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objectionable to us, but seemed conformable to the faith held by us, and confessed in our formulary."
CHAP. XIII.-CONFUTATION OF THE BLASPHEMING ARIANS OF THIS PERIOD, FROM THE WRITINGS OF EUSEBIUS, BISHOP OF CESAREA.
EUSEBIUS clearly testifies that the aforesaid term consubstantial" is not a new one, nor the invention of the fathers assembled at the council; but that it is of high antiquity, having been handed down from parent to son. He states that ́all those then assembled unanimously received the formulary of the faith; and he again bears testimony to the same fact in another work, in which he highly extols the conduct of the great Constantine. He writes as follows:
"The emperor having delivered this discourse in Latin, it was translated into Greek by an interpreter, and then he permitted the chief men of the council to express their sentiments. They at once began to bring forward complaints against their neighbours, while the latter had recourse to recriminations and reproaches. Each party had much to urge, and the controversy beginning to be very violent, the emperor, who had patiently and attentively listened to all that had been advanced, fixed another day for the discussion of their differences, and endeavoured to reconcile the conflicting parties; he addressed them in Greek, of which language he was not ignorant, and spoke in a sweet and gentle manner. Some he convinced by argument, others he soothed by kind words; he commended those who had spoken well, and excited all to reconciliation; until, at length, unity of sentiment and of opinion prevailed among them all. They all professed conformity to the same faith, and they agreed to celebrate the holy festival upon the same day. What had been decided was committed to writing, and was signed by all the bishops."
Soon after the author thus continues the narrative :
"When matters were arranged, the emperor gave them permission to return to their own dioceses. They returned with great joy, and have ever since continued to be of one
1 He alludes to his Life of Constantine, iii. 13. Theodoret here delicately corrects one or two mistakes of Socrates and Sozomen, without however bringing forward their names.
mind, being so firmly united as to form, as it were, but one body. Constantine, rejoicing in the success of his efforts, made known these happy results by letter to those who were at a distance. He ordered large sums of money to be liberally distributed both among the inhabitants of the provinces and of the cities, in order that the twentieth anniversary of his reign might be celebrated with public festivities.”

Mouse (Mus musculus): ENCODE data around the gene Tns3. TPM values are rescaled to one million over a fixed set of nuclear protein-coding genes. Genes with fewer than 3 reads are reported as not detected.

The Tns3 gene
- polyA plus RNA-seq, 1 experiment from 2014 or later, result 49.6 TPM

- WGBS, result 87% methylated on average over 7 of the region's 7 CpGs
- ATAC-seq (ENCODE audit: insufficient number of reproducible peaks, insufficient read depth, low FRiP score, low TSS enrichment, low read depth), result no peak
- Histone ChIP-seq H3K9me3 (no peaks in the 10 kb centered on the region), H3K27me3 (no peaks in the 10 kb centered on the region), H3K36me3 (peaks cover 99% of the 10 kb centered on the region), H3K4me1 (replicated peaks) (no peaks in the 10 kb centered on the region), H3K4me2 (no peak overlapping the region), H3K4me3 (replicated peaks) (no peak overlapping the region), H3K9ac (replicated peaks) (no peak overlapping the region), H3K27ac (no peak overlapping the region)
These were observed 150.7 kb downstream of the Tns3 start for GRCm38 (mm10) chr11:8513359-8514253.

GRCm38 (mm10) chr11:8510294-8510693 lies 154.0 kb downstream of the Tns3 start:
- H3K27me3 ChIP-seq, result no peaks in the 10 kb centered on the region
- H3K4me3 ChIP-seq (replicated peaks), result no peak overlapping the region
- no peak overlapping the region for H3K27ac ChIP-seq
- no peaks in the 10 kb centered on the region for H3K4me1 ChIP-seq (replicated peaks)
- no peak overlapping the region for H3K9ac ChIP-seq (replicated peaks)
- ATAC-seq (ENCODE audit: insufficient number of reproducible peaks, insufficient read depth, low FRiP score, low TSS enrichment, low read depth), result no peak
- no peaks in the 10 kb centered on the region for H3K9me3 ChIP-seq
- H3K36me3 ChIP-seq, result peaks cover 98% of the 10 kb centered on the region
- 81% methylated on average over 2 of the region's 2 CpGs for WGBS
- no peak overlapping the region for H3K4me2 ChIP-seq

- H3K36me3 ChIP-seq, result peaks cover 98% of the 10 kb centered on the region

Although the Arians impiously gainsay and refuse to give credit to the statements of the other fathers, yet they ought to believe what has been written by this father, whom they have been accustomed to admire. They ought, therefore, to receive his testimony to the unanimity with which the confession of faith was signed by all. But even if they combat the opinions of the fathers of their own sect, yet surely they must at least have shrunk with horror from the impieties which emanated from Arius, when they learnt the terrible manner of his death. As it is likely that the mode of his death is not known by all, I shall here relate it.
CHAP. XIV.-EXTRACT FROM THE WRITINGS OF ATHANASIUS
ON THE DEATH OF ARIUS.
AFTER Arius had remained a long time1 in Alexandria, he endeavoured to obtrude himself again into the councils of the church, sometimes by professing to renounce his impiety, and at others by promising to receive the confession of faith drawn, up by the fathers. But not succeeding in obtaining the confidence of Alexander, nor of his worthy successor and virtuous imitator Athanasius, he, through the exertions of Euse-. bius, bishop of Nicomedia, went to settle in Constantinople. The intrigues upon which he then entered, and the just punishment which befell him, are all far better narrated by Athanasius in a letter addressed to Apian, than they are elsewhere: I shall now insert some extracts from this letter.
"I was not at Constantinople when he died; but Macarius, the presbyter, was there, and from him I learnt all the circumstances. The emperor Constantine was induced by the party of Eusebius to send for Arius. Upon his arrival, the emperor
! Valesius remarks that Theodoret is guilty of a mistake in saying that Arius remained long at Alexandria after the Council of Nicæa. During this interval it is certain that he was in exile, though Socrates and Theodoret both assert the contrary.